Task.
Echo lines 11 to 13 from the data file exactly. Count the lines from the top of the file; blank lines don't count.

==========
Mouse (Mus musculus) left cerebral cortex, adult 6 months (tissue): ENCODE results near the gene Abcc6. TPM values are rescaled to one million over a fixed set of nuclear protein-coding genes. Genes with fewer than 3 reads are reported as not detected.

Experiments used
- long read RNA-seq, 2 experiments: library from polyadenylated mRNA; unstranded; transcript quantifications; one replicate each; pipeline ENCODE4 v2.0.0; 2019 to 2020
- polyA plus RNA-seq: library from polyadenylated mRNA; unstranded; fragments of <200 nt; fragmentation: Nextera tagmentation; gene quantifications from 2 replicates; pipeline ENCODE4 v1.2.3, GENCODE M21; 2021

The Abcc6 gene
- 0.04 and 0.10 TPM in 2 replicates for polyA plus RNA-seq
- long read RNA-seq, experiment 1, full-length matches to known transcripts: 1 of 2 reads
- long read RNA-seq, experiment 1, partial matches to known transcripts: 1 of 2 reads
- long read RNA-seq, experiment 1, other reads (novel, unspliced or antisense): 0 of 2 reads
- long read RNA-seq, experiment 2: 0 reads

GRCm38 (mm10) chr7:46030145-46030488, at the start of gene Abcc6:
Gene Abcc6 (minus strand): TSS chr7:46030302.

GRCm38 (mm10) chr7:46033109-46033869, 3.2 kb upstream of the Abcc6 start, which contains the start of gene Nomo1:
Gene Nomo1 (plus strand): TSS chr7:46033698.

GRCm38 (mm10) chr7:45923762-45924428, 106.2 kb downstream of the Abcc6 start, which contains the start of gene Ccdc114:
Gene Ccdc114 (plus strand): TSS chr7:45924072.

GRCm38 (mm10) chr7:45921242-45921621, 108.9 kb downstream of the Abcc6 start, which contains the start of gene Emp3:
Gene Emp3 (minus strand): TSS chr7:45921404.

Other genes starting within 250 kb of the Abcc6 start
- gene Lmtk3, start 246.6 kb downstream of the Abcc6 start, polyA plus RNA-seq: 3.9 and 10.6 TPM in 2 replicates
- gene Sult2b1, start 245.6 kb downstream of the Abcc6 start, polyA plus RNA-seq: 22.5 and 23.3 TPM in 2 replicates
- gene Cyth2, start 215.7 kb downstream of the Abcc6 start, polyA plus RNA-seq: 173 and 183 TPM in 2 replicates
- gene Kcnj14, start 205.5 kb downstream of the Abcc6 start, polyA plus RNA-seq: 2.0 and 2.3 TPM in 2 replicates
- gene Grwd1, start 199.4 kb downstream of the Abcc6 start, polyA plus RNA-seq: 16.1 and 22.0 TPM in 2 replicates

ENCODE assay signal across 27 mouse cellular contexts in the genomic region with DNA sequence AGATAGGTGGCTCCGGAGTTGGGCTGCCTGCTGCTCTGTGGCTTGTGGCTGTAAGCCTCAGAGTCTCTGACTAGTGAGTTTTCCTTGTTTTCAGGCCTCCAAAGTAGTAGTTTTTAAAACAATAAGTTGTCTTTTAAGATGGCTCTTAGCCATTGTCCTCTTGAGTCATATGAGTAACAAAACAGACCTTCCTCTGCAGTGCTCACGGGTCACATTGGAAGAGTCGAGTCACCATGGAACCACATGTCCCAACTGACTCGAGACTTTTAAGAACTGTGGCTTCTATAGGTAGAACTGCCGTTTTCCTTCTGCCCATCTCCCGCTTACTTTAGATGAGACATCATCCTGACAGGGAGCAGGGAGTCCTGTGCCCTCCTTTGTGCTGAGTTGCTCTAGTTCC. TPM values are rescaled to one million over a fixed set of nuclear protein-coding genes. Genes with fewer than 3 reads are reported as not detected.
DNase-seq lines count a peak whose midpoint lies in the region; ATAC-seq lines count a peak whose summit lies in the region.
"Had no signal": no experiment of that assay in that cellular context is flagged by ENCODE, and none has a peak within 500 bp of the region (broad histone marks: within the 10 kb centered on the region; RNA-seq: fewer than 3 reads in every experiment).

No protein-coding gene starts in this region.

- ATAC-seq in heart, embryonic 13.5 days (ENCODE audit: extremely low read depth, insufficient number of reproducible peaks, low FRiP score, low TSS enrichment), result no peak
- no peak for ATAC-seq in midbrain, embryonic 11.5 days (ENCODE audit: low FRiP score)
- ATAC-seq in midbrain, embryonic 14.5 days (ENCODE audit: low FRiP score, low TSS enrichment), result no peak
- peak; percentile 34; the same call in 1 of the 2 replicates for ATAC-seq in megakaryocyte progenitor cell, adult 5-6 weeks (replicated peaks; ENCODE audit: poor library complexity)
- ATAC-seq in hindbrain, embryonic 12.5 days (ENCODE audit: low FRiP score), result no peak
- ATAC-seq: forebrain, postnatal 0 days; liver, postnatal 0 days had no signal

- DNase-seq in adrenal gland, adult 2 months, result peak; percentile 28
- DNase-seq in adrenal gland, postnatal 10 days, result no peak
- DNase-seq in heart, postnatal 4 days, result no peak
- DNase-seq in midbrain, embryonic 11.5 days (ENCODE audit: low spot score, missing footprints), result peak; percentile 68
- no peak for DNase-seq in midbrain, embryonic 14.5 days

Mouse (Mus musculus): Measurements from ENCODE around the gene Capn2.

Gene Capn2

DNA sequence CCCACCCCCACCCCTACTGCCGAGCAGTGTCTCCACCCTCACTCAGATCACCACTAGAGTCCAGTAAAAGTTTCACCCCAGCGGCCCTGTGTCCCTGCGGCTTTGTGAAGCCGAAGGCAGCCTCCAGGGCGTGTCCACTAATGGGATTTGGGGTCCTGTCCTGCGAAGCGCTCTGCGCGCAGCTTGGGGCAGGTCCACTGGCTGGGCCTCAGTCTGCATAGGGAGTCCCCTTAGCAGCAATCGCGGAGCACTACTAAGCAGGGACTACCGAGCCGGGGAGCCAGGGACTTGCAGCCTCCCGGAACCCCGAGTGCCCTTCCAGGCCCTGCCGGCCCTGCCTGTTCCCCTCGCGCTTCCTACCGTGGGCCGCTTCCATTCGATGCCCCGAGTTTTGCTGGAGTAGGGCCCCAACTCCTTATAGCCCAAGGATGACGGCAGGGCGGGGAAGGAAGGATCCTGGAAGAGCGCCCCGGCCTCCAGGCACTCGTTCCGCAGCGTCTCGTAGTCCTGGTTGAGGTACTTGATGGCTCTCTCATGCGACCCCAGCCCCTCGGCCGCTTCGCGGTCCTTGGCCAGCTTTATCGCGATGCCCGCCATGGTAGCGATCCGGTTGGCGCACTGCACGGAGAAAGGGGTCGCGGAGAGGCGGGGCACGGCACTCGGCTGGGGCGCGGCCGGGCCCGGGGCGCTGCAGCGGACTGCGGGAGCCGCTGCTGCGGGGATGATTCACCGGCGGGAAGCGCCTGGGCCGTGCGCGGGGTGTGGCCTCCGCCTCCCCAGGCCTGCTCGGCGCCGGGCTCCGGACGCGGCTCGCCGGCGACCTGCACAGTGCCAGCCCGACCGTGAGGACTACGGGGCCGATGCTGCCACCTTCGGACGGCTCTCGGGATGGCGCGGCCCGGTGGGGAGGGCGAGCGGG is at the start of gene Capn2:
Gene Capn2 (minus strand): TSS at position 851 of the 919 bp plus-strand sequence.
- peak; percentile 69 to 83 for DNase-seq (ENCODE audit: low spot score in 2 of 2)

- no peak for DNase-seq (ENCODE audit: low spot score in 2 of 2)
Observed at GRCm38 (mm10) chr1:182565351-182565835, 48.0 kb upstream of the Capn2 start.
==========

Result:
GRCm38 (mm10) chr7:46030145-46030488, at the start of gene Abcc6:
Gene Abcc6 (minus strand): TSS chr7:46030302.

GRCm38 (mm10) chr7:46033109-46033869, 3.2 kb upstream of the Abcc6 start, which contains the start of gene Nomo1: